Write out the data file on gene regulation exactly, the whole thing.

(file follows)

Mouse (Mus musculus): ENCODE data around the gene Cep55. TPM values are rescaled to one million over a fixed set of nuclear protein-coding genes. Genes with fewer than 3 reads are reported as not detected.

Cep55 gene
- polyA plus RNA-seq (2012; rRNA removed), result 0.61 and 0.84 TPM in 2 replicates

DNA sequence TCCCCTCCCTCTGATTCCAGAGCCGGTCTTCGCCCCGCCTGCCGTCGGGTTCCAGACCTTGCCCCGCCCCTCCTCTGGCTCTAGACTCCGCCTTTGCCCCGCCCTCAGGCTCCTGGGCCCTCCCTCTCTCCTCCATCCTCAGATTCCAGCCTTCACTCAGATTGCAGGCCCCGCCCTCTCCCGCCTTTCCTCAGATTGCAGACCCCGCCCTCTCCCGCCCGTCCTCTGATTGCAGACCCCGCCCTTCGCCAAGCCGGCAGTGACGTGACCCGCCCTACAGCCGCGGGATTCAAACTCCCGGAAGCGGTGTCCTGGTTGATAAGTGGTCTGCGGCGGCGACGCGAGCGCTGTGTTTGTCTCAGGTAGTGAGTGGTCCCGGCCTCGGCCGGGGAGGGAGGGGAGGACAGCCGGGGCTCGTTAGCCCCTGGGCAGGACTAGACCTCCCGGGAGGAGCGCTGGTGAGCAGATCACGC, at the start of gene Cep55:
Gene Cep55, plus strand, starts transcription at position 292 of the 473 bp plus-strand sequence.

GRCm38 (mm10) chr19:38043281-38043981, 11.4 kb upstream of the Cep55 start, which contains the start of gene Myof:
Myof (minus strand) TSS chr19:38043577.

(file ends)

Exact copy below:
Mouse (Mus musculus): ENCODE data around the gene Cep55. TPM values are rescaled to one million over a fixed set of nuclear protein-coding genes. Genes with fewer than 3 reads are reported as not detected.

Cep55 gene
- polyA plus RNA-seq (2012; rRNA removed), result 0.61 and 0.84 TPM in 2 replicates

DNA sequence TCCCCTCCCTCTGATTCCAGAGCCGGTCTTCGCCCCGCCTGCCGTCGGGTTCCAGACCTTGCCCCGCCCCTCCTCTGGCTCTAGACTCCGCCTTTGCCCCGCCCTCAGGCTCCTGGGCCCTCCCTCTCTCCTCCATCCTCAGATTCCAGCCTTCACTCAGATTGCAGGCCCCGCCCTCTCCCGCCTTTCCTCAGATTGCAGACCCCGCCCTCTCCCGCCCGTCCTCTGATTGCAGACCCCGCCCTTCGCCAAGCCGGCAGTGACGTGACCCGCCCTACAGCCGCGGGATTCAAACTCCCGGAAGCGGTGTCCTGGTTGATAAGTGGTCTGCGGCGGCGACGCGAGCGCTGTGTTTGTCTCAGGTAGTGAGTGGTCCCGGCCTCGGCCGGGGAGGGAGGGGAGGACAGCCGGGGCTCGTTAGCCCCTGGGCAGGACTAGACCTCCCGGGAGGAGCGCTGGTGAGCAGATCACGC, at the start of gene Cep55:
Gene Cep55, plus strand, starts transcription at position 292 of the 473 bp plus-strand sequence.

GRCm38 (mm10) chr19:38043281-38043981, 11.4 kb upstream of the Cep55 start, which contains the start of gene Myof:
Myof (minus strand) TSS chr19:38043577.